reacquaintance


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reacquaintance

(ˌriːəˈkweɪntəns)
n
formal renewed acquaintance of a person or thing
References in periodicals archive ?
GIN I KNOW it's everywhere, but we had a reacquaintance with a gin we "found" at a food festival many years ago.
was not City it exercise reacquaintance But that would be to unfairly siphon some credit away from Bernardo Silva for his clinical left-footed finish and, even more so, from Aguero for his blink-of-an-eye deadliness.
Henry's reacquaintance with the crabby, creepy people of Castle Rock (including Sissy Spacek as his mother) moves at a dismal pace, each episode seeming twice as long as its actual running time, while the show tries to decide if it's a legal drama or a mystery thriller or something more otherworldly and terrifying.
will be seeking to move beyond reacquaintance, reassurance, and optics to the territory of practical give-and-take.
This office party could've been a reacquaintance party.
A reacquaintance with Nietzsche, more particularly with his concept of a comprehensive will to power, confirmed Heidegger's assumption that a blind power laid at the base of modern thought.
The exhibit 'Homecoming: Works from Dumangas' is a welcome reacquaintance to the work of visual artist Rock Drilon.
Also, the crew of Animal Planet's Finding Bigfoot is filming in the park; however, I understand them as more Eden-getters, pursuing a missing link to a prophecy of our reacquaintance with a world lost.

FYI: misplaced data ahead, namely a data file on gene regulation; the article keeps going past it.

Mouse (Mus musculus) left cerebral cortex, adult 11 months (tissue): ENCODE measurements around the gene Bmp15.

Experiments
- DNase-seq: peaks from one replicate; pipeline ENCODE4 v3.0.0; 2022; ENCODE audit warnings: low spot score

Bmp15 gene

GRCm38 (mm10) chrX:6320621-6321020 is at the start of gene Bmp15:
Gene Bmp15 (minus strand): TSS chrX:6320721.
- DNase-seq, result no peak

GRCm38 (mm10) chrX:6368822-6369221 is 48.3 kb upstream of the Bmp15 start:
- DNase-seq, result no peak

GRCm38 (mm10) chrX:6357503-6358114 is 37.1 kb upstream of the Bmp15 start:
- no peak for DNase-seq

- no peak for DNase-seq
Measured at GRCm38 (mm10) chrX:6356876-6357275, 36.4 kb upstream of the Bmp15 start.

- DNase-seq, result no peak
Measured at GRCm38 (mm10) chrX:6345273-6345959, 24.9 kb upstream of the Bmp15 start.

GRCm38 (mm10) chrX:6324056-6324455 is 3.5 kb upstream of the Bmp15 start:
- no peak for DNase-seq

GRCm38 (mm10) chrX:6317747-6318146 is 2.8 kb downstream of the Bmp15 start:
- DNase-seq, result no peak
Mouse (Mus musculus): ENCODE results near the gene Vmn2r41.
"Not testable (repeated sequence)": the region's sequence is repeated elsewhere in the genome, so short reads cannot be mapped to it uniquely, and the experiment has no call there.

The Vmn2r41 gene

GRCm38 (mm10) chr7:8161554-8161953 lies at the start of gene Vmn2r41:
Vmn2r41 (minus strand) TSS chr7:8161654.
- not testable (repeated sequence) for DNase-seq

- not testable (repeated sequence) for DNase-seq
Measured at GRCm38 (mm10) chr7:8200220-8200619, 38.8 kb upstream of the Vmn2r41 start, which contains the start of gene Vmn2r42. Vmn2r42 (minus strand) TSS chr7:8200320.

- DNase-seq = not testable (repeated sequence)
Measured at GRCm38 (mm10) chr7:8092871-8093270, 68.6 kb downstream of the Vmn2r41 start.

I drew both tags, so my reacquaintance with western whitetails was going to be a two-part hunt.
WHEN Jurgen Klopp sat before the expectant press for the first time as Liverpool manager, it felt like mere reacquaintance with an old friend, rather than a fresh introduction.
Quoting Arnold's "Dover Beach" on "two worlds, one dead/ The other, powerless to be bom," Cadwallader concludes by emphasizing the theme of "rapid, constant transformation, never settled, always in transition." As the editor indicates, this opening chapter is meant to introduce a number of key issues to those unfamiliar with the Victorian period, and to "reacquaint specialists." It accomplishes the first, but how much and of what nature of "reacquaintance" is achieved is questionable.
"One Way Street," (amzn.to/1mRW163) the historically accurate sequel to that first book, detailed Paul Barrett's own service time in the war, his subsequent reacquaintance to the normal world, and related the horrifying tale of the murderous stalker psychopath who destroyed his young marriage.